US Electoral college Live Final Results 2020 Voting by States Candidates

US Electoral college Live Final Results 2020 Voting by States Candidates

On 19 december electoral college will be Voting 2020 Live and the Electoral college Results would decide US Elections and who would be US president. How electoral college elects Votes US presidential Elections 2020 is a complex process. The Live Voting Results for  Electoral College Voting results whether Trump or Clinton won has been updated here.


Electoral College Live Voting Updates for US President 2016

Read More: How Does Electoral College Work

  1. Trump won 304/538 Electors and would be next US president.
  2. Final Count Tally is Donald Trump – 304,
    Hillary Clinton – 221
    Other- 6
  3. Latest at 1 pm: Donald Trump, 68
    Hillary Clinton, 46
  4. The Final Formal announement of Results of Electoral College Count would be announced on January 6, 2017.
  5. When coungress would meet in a joint session and then the VP Joe Biden would announce final count for who wud be president and vice president.
  6. In CPAN TV Channel, the show live telecast would start at 10:50 a.m.
  7. Pennsylvania would vote at 12 p.m.
  8. Michigan votes will be broadcast at 2 p.m.
  9. The channel would cover Illinois and Virginia
  10. California Live streaming to start from 2 PM.
  11. Connecticut voting starts at 12 PM.
  12. Delaware Electoral College Voting to start at 11:30 am
  13. Indiana at 10 AM.
  14. Louisiana voting timing is 11:30 am
  15. C-SPAN would broadcast Michigan voting live.
  16. Ohio at 12PM,  Oregon 11AM, Pennsylvania time not known, Texas at 2 PM
  1. Also Read: US Recount election Results
  2. Also Read: US County Result 
  3. Also Read: USElection Result

How Electoral College Votes by State US President 2020

  1. Alabama- 9  Trump.
  2. Alaska- 3  Trump.
  3. Arizona – 11  Trump.
  4. Arkansas – 6  Trump.
  5. Colorado- 9  Clinton
  6. Connecticut- 7  Hillary Clinton.
  7. Delaware- 3  Hillary Clinton.
  8. Florida – 29  Trump.
  9. Georgia- 16  Trump.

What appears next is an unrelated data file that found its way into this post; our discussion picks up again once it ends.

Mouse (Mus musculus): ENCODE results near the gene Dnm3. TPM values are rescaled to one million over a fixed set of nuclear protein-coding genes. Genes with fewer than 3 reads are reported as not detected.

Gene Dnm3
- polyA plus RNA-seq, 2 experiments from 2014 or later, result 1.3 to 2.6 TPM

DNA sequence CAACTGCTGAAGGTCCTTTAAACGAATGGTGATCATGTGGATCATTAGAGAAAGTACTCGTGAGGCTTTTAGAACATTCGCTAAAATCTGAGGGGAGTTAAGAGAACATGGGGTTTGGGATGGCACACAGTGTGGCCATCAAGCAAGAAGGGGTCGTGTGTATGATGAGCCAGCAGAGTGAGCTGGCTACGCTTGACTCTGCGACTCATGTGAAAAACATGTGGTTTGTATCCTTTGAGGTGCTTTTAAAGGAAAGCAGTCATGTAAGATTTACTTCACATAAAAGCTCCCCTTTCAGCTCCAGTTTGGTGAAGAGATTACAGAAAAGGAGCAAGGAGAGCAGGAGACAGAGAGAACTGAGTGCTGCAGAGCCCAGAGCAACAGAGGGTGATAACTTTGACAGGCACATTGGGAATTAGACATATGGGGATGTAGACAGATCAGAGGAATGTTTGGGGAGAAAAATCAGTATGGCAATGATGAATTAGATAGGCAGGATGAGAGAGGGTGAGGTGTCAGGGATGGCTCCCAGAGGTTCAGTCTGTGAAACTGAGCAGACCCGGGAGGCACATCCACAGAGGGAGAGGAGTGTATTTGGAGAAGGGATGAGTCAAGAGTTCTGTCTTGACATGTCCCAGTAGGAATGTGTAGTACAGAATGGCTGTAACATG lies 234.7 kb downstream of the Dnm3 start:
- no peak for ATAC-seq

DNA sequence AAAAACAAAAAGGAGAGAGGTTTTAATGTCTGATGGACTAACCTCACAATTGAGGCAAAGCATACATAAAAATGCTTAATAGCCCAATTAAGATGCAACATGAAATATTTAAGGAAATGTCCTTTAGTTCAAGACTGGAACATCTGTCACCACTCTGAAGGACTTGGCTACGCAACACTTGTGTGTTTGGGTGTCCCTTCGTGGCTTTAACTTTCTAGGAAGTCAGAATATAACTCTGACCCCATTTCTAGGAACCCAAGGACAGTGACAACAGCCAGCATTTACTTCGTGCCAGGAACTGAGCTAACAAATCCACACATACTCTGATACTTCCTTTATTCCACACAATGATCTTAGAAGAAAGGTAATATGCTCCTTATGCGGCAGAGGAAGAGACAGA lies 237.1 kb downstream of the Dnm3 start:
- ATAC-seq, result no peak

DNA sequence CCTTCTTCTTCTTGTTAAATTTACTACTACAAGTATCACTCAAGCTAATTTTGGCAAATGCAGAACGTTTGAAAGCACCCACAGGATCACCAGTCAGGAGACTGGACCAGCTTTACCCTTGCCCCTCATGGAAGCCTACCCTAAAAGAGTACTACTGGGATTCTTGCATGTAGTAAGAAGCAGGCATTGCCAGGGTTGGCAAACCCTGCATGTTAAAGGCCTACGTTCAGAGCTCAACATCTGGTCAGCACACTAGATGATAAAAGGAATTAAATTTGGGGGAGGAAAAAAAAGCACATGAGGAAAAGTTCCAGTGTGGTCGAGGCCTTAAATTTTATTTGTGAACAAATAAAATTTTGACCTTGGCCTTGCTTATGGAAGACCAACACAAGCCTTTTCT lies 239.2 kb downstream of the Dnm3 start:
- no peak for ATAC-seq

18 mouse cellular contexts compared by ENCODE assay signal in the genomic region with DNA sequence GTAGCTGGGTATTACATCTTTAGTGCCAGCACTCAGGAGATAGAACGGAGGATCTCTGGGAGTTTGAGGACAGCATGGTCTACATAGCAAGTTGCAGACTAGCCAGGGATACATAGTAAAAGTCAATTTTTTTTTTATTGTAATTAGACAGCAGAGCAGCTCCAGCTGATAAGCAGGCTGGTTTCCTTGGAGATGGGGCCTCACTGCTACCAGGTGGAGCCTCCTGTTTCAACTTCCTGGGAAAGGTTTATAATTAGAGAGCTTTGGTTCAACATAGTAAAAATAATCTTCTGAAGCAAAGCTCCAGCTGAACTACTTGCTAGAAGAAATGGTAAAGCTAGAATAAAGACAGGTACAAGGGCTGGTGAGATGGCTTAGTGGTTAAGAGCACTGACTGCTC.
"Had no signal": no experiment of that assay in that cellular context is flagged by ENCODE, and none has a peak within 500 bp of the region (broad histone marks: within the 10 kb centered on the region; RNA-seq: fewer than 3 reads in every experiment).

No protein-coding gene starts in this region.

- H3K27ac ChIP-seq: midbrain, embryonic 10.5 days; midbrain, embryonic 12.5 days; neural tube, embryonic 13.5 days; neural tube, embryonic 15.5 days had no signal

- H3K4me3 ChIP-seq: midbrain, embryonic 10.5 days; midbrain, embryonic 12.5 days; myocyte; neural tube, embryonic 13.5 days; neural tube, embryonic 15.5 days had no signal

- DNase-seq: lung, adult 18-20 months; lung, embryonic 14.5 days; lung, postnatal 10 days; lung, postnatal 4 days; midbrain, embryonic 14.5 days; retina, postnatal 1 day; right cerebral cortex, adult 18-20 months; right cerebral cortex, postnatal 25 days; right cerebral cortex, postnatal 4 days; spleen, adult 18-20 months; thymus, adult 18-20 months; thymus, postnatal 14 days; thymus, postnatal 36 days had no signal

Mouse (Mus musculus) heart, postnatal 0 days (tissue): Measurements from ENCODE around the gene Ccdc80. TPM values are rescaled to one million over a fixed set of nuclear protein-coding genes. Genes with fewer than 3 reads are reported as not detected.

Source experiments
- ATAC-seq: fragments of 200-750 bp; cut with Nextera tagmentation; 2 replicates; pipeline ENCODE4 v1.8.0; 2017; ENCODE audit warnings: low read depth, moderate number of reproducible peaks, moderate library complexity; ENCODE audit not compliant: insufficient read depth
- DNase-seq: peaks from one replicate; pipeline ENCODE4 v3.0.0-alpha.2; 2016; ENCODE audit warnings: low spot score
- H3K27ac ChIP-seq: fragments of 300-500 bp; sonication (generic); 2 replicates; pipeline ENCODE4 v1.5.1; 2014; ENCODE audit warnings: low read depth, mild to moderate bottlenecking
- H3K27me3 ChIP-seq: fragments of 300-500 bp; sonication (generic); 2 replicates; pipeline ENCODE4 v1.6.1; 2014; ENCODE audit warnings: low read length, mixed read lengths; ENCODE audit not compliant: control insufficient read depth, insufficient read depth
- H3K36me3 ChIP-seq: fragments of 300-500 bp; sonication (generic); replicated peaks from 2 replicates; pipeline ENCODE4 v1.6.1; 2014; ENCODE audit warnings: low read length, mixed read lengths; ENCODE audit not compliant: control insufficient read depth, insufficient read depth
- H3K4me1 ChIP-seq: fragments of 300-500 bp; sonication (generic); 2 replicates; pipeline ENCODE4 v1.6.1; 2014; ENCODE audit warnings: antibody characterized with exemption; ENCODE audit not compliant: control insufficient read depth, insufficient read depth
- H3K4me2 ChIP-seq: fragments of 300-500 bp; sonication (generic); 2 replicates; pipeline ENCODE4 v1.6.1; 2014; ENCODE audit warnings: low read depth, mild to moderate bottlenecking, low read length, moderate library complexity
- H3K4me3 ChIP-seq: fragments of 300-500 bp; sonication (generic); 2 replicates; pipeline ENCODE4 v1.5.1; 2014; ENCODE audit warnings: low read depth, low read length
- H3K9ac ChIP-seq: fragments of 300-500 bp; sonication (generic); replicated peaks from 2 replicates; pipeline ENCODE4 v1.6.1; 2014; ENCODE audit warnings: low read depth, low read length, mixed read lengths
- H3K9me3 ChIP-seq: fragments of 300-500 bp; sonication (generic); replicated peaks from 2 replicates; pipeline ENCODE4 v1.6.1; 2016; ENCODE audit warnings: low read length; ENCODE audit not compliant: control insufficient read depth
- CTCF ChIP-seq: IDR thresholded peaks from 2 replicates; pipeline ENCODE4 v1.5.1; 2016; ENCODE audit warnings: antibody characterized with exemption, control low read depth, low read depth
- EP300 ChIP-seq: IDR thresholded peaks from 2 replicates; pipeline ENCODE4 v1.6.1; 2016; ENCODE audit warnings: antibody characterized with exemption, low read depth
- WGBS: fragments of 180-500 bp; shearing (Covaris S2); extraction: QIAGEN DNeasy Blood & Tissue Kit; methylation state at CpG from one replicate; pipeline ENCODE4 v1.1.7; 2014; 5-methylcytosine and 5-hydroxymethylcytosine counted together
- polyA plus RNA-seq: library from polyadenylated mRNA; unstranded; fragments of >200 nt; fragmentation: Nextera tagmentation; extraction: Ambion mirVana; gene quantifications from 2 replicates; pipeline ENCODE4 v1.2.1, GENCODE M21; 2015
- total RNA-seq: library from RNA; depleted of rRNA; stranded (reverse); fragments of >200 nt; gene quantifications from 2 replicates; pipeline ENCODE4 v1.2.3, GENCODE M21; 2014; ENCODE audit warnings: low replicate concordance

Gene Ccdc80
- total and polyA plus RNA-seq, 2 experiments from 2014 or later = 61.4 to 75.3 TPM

10. Idaho- 4  Trump.
  11. Illinois- 20  Clinton.
  12. Indiana- 11  Trump.
  13. Kansas- six  Trump,
  14. Kentucky- 8  Trump.
  15. Louisiana- 8  Trump.
  16. Maine and Maine – Trump – 1 electoral and Clinton -3.
  17. Maryland- 10  Hillary Clinton.
  18. Michigan – 16  Trump.
  19. Minnesota- 10  Clinton.
  20. Missouri- 10  Trump.
  21. Mississippi- 6  Trump.
  22. Montana- 3 Trump.
  23. Nebraska – 5 voted for Trump.
  24. New Hampshire- 4  Clinton.
  25. New Jersey- 14  Clinton
  26. New Mexico- 5  Clinton.
  27. New York – 29  Hillary Clinton.
  28. North Carolina- 15  Trump.
  29. North Dakota- 3  Trump.
  30. Ohio – 18  Trump.
  31. Oklahoma – 7  Trump.
  32. Oregon- 7  Clinton.
  33. Pennsylvania- 20 votes for Trump
  34. Rhode Island- 4  Clinton.
  35. South Carolina- 9  Trump.
  36. South Dakota- 3  Trump.
  37. Tennessee – 11  Trump.
  38. Texas – 36/38 electoral votes to Trump.
  39. Utah- 6  Trump
  40. Vermont- 3  Clinton.
  41. Virginia- 13  Clinton
  42. Washington – 8 for Clinton, 3 voted for Colin Powell, and 1 for Faith Spotted Eagle.
  43. West Virginia- 5  Trump.
  44. Wisconsin- 10  Donald Trump.
  45. Wyoming- 3  Trump

How Electoral College Elects US President 2020

  1. On 19 December 538 electoral voters will physically write down the name of the candidate they want to be president and who they want to be vice president.
  2. The winner has to get minimum 270 electoral college votes. Mr Trump as of now is getting 306 votes compared to Hillary Clinton’s 232 votes.  
  3.  
  4. According to US election history, more than 99 per cent of electors have voted as pledged. But they don’t have to by law.
  5. They are called faithless electors who vote for another candidate usually face a relatively small penalty of around $1,000.
  6. They could be disqualified and replaced by a substitute elector. So far no elector has been prosecuted.electoral college 2016

Who counts the electoral votes?

On Friday, Jan. 6, at 1 p.m., members of the House and Senate will meet in the House chamber to count those votes. Vice President Joseph R. Biden Jr., as the departing president of the Senate, is expected to preside over the count, during which every state’s vote is opened and announced in alphabetical order.

Mr. Biden will then declare the winner based on who has the majority of votes — at least 270. 


The United States Electoral College is a mechanism established by Article Two of the United States Constitution in the indirect United States presidential election system to select the President of the United States and Vice President of the United States. Citizens of the United States vote in each state at a general election to choose a slate of "electors" pledged to vote for a party's candidate